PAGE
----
Holland College | Study investigates adult learners' success in college
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Study investigates adult learners' success in college

A study comparing the transition into college for students who have earned General Educational Development (GED) credential as opposed to those who have earned a high school diploma provides educators and the government with information that will be useful in developing policies and learner supports.

The purpose of this study was to explore potential differences in performance between learners with a high school diploma and those with a GED credential at two post-secondary institutions, Holland College and Nova Scotia Community College. The study was conducted by Dr. Audrey Penner, Holland College's Director of Adult Education, Learner Supports and Applied Research in collaboration with the department of Human Resources and Skills Development Canada.

Eighteen percent of the working population in PEI and NS does not have a high school diploma. In a labour force that demands increasingly more skilled workers, this creates a deficit in employable individuals.

"Little is known about GED learner performance in Canadian community colleges, and in particular how these learners compare to students who follow the traditional high school to post-secondary learning trajectory," said Dr. Audrey Penner. "By finding out if the transition to post-secondary is more problematic for those with a GED rather than a high school diploma, we can determine if we need extra supports in place to help facilitate their move into a college or university setting."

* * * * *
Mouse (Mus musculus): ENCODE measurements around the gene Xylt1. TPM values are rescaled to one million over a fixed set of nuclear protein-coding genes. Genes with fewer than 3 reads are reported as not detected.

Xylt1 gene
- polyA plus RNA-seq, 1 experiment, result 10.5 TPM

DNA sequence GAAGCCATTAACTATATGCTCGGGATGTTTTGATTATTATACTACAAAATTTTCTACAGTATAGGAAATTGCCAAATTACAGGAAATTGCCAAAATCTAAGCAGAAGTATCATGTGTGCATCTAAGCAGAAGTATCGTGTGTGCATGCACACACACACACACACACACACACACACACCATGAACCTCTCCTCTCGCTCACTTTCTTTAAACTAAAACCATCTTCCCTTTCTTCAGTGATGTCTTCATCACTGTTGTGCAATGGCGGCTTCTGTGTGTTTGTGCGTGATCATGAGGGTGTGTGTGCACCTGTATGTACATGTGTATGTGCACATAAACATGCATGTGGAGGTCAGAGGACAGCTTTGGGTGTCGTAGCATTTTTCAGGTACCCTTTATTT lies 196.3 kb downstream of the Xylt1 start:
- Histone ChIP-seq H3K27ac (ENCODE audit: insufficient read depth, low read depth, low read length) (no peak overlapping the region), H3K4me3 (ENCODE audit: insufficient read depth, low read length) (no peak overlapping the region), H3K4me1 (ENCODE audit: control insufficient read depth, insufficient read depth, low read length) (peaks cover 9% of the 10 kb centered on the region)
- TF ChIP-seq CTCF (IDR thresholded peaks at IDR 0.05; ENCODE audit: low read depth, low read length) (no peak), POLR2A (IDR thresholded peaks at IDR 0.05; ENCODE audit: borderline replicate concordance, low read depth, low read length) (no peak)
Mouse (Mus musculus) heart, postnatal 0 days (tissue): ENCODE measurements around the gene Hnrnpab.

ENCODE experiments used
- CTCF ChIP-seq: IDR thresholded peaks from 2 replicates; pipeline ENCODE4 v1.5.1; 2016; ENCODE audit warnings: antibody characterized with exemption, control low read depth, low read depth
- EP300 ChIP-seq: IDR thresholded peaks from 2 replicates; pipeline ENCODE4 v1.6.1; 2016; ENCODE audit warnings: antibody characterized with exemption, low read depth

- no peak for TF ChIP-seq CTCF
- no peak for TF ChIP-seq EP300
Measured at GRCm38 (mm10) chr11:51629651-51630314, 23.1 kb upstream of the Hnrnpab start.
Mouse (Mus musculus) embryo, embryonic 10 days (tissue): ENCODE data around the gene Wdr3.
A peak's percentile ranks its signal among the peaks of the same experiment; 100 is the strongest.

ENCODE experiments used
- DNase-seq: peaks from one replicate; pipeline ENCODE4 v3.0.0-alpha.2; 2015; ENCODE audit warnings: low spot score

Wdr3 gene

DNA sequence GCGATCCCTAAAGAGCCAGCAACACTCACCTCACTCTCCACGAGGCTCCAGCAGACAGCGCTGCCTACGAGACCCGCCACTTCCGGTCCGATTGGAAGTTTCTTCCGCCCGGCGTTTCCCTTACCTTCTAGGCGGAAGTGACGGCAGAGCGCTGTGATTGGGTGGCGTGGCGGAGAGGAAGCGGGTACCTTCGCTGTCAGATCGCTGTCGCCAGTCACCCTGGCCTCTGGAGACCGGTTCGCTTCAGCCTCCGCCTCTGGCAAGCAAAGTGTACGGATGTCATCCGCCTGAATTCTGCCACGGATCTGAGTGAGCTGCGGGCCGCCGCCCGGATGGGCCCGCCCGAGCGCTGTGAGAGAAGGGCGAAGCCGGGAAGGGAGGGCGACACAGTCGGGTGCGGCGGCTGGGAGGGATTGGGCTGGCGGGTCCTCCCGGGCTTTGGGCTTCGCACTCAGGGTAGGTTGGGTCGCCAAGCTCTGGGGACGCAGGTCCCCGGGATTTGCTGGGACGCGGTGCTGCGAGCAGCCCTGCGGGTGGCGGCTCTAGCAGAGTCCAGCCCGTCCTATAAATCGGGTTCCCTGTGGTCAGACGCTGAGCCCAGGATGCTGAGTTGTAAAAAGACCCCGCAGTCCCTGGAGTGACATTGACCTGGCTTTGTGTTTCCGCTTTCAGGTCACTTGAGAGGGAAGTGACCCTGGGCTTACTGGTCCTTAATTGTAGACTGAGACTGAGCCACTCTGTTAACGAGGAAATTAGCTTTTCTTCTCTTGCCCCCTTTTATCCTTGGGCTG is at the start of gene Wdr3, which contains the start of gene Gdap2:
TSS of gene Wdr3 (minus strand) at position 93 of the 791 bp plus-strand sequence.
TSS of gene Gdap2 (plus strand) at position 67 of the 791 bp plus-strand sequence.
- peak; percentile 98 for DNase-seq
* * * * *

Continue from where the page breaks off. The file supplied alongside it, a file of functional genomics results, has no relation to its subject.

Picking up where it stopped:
Dr. Penner studied three areas: how learners with GED credential performed in college compare to learners with a high school diploma; whether performance is influenced by age, gender, or program type for GED credentialed learners compared to high school diploma learners; and whether there is a difference in outcomes in P.E.I. and N.S.

Results showed that females and older learners performed well regardless of their program of study or diploma credential. Learners at greatest risk for poor performance were males under the age of 25 with a GED.

"We now know that we need to develop policies and provide supports that will help young males who have earned their GED continue their education in a post-secondary setting," Dr. Penner said.

For more information about this release, please contact:
Sara Underwood, Media and Communications Officer
Tel: 902-566-9695
Date: Wednesday, January 26, 2011